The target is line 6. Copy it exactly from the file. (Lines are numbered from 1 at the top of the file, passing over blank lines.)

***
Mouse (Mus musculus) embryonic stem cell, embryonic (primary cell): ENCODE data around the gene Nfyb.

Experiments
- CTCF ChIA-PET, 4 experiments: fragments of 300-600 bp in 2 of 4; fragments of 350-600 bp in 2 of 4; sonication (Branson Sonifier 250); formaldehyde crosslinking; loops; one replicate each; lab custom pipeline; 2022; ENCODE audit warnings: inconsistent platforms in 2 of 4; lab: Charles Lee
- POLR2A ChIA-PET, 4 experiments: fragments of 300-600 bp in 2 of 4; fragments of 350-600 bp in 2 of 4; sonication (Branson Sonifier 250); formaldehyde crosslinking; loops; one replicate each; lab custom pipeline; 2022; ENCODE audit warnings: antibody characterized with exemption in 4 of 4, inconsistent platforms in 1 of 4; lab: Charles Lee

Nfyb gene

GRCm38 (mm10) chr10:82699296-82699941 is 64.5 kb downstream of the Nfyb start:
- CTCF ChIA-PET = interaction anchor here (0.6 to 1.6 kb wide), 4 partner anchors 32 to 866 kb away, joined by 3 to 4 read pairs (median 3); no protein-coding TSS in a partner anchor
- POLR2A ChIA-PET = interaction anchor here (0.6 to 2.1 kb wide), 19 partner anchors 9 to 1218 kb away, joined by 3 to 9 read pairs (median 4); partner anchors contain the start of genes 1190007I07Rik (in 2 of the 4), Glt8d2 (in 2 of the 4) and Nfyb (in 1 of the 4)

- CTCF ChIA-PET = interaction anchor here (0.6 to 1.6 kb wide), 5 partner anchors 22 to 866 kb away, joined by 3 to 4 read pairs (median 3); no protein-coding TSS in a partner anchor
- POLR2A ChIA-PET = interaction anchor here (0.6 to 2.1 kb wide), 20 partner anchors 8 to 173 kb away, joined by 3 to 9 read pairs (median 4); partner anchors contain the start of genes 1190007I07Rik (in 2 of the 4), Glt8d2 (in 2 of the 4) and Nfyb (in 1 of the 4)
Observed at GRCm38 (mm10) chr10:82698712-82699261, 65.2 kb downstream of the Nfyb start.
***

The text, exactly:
GRCm38 (mm10) chr10:82699296-82699941 is 64.5 kb downstream of the Nfyb start: